The Tiny House movement is a growing group that advocates living in small homes to promote financial prudence, shared community experiences, and breaking away from a consumer-driven mindset.
Those are general reasons. But what about specific stories of those who downsized their lives?
We will also discuss GoSun's future plans for a tiny house of its own. That's the GoSun Dream(scroll down to the bottom of this post to see more).
But first, here's 12 accounts of why people decided to join the Tiny House movement.
Oh man, so so many reasons. I think the main reason is that I didn’t want a mortgage. I have been saving up my whole life, so I wanted to use that for something beautiful and that could bring Joy to this world, so I thought “why not a place where I can welcome people! And have it decorated however I want!”. I have always wanted to run my own Airbnb, so now we can.
When we started looking for homes in our favorite location, I was feeling overwhelmed and stressed with work, kids, housekeeping. Then I watched Marie Kondo and a little seed of simplifying life was planted. I looked at a ton of houses but the thought of keeping up with them made me hyperventilate. When our agent showed us an itty bitty house in our favorite location, it was like fireworks. I totally saw myself living small. Our current house came along soon after that and to this day I feel like we made the right decision.
I decided to go tiny because I was tired of paying high rent honestly. I figured I have been living in student housing and dorms for the past few years living in a tiny house really wouldn’t be that different in terms of space. By living tiny I’m hoping to just live a simpler life and find happiness! My goals are to live off the land, eventually raise some chicken and really just find a sort of independence that’s hard to find living in an apartment or living in a city or suburb.
I got inspired by the documentary The Minimalist (Netflix). Then I started to think about it as an option to buy an apartment. It suits my lifestyle: I love to live close nature. But also I have lived in so many different places and countries, and I know I have a hard time to decide where I want to live. There’s so many beautiful spots in this world. So right now I live in the south of Norway, but If I want to go somewhere else I just bring my home. The feeling of having a home, but also the freedom of be able to move it suits me perfect. It’s cheaper than an apartment here in Norway and it’s more environmentally friendly.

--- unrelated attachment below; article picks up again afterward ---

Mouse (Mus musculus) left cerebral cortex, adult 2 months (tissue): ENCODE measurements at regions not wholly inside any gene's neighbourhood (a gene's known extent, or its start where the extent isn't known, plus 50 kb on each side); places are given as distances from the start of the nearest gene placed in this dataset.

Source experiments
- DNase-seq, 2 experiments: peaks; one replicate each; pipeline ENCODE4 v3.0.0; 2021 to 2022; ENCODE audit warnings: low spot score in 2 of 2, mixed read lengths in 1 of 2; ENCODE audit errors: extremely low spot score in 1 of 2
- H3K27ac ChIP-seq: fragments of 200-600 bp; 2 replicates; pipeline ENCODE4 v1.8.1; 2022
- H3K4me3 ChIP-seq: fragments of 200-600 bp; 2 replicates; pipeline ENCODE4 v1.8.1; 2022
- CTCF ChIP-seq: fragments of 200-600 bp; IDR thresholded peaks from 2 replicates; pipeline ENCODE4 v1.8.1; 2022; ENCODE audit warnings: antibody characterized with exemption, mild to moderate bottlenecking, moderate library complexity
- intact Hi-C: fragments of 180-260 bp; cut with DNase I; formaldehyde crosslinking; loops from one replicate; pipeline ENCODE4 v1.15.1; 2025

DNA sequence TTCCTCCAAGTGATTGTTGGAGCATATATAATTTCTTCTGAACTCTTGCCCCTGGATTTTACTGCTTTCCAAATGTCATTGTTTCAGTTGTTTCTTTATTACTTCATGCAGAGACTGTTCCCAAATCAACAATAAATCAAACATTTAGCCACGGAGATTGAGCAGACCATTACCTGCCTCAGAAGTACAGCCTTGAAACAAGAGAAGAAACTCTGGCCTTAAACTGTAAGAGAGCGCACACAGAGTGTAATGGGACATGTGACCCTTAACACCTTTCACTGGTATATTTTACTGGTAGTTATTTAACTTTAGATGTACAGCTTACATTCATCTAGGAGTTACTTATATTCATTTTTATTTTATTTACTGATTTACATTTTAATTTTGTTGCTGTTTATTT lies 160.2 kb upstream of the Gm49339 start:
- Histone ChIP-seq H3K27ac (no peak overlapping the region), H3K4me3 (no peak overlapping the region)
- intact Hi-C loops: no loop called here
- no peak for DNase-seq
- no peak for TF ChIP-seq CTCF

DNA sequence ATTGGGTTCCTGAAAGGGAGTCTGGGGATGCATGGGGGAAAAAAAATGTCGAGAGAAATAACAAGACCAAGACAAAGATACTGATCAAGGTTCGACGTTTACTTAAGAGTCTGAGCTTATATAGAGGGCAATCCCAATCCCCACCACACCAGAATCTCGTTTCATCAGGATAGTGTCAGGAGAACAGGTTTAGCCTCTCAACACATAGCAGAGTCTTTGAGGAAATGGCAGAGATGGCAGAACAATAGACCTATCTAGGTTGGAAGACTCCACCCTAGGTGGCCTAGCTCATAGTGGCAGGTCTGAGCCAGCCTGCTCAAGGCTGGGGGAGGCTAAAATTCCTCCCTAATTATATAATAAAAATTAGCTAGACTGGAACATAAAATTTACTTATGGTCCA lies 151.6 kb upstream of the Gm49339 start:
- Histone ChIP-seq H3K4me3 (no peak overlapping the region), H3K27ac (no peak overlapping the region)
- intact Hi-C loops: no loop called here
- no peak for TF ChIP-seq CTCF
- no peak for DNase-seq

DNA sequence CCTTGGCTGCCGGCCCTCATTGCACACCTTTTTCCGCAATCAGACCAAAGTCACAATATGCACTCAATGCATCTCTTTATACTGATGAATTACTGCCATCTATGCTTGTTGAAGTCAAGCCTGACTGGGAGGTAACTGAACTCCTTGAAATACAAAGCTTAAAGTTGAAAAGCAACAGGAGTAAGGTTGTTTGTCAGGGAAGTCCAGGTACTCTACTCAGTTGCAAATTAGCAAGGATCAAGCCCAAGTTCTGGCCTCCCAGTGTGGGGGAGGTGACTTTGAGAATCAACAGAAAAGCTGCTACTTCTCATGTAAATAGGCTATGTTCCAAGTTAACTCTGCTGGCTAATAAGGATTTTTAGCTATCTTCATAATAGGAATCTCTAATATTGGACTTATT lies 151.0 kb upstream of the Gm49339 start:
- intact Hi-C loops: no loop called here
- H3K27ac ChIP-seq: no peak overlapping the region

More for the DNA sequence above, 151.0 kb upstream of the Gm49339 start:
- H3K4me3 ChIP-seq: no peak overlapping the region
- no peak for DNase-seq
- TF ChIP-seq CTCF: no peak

I hope I will get a better life, less stress and closer to nature. Be able to do more of the things that make me happy.
We want financial freedom, less stuff and more experiences. We really want to teach our children that life is not about what you have but who you are. It’s about building character and experiencing as much as you can. It’s about loving people and being grateful and generous with what you do have.
I think a big reason why I was so drawn to tiny living is due to the fact that I am a neurodivergent, (meaning, my brain is wired differently) introverted, highly sensitive person (HSP). Due to my sensory sensitivities, I am particularly affected by the subtleties in my environment and so a simple, calming, clutter-free space is truly mandatory for me in order for me to function well. I get overwhelmed and exhausted by sensory overload in cluttered, noisy, or chaotic environments so a streamlined and easily-managed home environment makes a huge difference in my life.
As an HSP, I am also highly empathic and concerned with issues of justice, equality, and ethics and am therefore a passionate believer in Gandhi’s words: “live simply so that others may simply live.” For me, this concept has informed many of my life choices including being a vegan for 20+ years, choosing not to have children, and also choosing to be a minimalist, now in a tiny home.